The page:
After his 2-year-old son was kidnapped, Guo Gangtang scoured nearly all of China, traveling more than 300,000 miles by motorcycle in a decades-long hunt for his boy.

Guo, now 51, has handed out countless fliers since 1997, the South China Morning Post reported. He flew a flag on the back of his motorcycle with his son’s picture on it. He begged for money and slept under bridges. He broke bones in traffic crashes, faced highway robbers and wore out 10 motorcycles.

Despite his efforts, months turned to years, years stretched into a decade, and then that decade became two. At one point, Guo considered suicide.

But he never stopped looking.

“Only on the road, I felt I am a father,” he told a newspaper in 2015. “I have no reason to stop [searching]. And it’s impossible for me to stop.”

Now, he can. On Sunday, Guo and his wife were reunited with their son, Guo Xinzhen, who’s now in his mid-20s. As cameras rolled, the long-suffering parents buried their heads into the young man’s shoulder and wailed as they saw him for the first time in 24 years.

“My baby, you came back!” the mother said, according to the Morning Post report.

Not every child does. Hundreds of thousands of children are thought to have gone missing in China over the past four decades, The Washington Post reported in 2017, when the country was slowly starting to wake up to the problem. Since then, government officials have beefed up efforts to find victims and prosecute their abductors.

In Guo’s case, two people have been arrested and accused of abducting his son, Ministry of Public Security officials said Tuesday.

Ministry officials said a woman — identified only as Tang — kidnapped the then-2½-year-old in September 1997 while he was playing alone outside his home. She then linked up with her boyfriend at the time, a man identified as Hu, and the couple drove him to a nearby province, where Hu allegedly sold him.

In June, police used DNA to confirm they found Guo’s son.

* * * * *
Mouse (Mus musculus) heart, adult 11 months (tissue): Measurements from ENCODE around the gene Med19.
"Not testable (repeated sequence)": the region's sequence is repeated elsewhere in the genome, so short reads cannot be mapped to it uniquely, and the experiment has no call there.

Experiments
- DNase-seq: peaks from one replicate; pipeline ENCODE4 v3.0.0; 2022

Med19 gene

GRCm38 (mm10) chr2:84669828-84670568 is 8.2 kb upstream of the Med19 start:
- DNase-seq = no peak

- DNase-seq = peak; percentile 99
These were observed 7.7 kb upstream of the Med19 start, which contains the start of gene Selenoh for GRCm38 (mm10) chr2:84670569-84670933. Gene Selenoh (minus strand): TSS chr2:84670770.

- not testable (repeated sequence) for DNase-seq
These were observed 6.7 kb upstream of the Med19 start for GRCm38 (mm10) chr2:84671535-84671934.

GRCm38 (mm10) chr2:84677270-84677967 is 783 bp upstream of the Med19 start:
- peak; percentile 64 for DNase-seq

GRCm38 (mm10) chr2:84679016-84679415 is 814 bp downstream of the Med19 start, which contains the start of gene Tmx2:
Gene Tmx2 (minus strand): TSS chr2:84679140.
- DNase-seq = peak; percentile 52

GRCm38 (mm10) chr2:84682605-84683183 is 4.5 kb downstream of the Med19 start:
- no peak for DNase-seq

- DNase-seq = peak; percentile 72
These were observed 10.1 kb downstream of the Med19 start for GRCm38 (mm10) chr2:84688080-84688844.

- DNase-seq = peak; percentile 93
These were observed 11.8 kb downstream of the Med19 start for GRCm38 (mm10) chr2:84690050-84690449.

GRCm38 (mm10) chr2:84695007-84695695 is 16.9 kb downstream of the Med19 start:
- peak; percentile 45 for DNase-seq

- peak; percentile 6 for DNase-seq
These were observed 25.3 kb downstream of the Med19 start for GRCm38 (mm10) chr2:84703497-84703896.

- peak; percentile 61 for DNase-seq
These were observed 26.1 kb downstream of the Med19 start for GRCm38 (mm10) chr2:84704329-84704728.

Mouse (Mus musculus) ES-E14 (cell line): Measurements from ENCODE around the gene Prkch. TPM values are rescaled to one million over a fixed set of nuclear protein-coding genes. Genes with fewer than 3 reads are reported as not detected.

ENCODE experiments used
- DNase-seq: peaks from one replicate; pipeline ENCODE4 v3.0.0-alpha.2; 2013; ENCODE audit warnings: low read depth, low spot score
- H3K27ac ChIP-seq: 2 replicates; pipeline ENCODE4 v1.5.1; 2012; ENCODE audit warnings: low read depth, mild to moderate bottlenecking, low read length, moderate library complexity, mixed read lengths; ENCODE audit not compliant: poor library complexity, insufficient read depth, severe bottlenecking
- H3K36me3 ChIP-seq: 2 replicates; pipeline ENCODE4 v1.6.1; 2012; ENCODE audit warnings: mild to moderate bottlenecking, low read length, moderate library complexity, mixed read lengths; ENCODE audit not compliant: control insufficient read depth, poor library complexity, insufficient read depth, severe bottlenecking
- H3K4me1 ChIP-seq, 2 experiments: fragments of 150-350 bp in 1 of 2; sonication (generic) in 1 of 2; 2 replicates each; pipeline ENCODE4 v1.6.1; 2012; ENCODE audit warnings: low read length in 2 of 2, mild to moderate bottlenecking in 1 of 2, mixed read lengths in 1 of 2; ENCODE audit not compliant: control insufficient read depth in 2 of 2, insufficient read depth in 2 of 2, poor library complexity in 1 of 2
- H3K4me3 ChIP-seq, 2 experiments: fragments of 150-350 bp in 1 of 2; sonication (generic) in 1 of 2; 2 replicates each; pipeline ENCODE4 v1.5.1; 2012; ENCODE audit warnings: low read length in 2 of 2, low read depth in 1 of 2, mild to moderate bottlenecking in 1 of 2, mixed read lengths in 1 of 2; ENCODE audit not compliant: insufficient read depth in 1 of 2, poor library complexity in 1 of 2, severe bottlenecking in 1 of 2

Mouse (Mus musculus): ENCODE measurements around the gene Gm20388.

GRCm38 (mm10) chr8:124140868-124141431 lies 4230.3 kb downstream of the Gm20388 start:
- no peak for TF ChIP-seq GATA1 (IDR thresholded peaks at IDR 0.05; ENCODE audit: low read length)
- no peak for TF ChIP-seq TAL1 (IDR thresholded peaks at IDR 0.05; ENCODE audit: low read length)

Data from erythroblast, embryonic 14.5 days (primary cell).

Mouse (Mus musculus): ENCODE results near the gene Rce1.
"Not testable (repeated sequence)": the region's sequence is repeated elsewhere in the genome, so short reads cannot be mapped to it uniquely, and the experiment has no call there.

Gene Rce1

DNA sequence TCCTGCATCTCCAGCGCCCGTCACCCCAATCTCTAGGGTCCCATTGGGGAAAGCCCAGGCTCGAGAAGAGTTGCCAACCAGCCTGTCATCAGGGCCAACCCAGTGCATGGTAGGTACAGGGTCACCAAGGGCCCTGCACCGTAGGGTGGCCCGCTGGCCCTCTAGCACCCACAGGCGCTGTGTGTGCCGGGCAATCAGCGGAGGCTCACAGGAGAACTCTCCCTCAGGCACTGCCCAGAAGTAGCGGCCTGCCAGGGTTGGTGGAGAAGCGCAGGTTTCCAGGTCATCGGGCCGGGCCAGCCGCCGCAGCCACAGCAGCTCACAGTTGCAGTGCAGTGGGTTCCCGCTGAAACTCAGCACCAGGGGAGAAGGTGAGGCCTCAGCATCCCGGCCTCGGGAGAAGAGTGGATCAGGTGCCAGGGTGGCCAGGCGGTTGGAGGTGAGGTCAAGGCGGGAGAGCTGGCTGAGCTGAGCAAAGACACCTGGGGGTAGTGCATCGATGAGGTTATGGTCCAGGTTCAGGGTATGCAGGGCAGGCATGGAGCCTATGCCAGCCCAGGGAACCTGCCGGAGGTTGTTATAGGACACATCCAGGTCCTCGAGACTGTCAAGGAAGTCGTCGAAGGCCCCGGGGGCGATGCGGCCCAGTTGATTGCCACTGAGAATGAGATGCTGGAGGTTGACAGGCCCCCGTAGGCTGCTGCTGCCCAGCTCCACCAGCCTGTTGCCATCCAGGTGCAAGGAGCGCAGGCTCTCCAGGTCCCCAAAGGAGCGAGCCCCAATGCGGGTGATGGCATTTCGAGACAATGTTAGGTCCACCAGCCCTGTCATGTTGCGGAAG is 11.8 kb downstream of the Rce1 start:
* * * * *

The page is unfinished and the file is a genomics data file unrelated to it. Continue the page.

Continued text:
Officials haven’t released information about how they identified Tang, 45, and Hu, 56, as kidnapping suspects, or how they came to believe this was the boy who was snatched 24 years ago.

But the director of a 2015 film made about Guo Gangtang’s search told a newspaper the son had been living near his father’s hometown. The family that raised him was relatively well-off, and he had received a university education.

Thousands of Chinese parents experience Guo Gangtang’s agony every year — a problem that has plagued the country for decades. There are no reliable numbers for how many children disappear in China each year, but academics estimate it could be anywhere from 20,000 to 200,000, The Post reported in 2017.

The roots of the abduction problem can be traced to traditional Chinese beliefs, combined with government corruption, The Post article noted. There is demand for children in villages where there is a strong preference for large families, especially sons — and gangs working with the police satisfied it. A custom, in which people with several children could donate one to relatives with none, provided cover for the black-market industry, while rising incomes fueled it financially.

In 2016, the Chinese government tried to fight the problem by setting up a national missing child alert system, according to the Morning Post. Officials teamed up with social media platforms to send out alerts to hundreds of millions of users. They claim that, in the first five years, it assisted in finding more than 4,700 missing children.

And last year, government officials launched the “Reunion Project,” an effort to speed up investigations into abduction cases, the outlet noted. Since the beginning of 2020, some 2,600 victims have been found and 372 suspects arrested.

Guo has helped. After the kidnapping, he not only searched for his son, but he also became a prominent member of missing-persons organizations. Through that work, he helped at least seven families reunite with their abducted children.

In 2015, a movie was made about Guo’s search for his son: “Lost and Love,” starring Hong Kong actor Andy Lau. The film ends in failure. The protagonist doesn’t find his son.

Someone may need to make a sequel.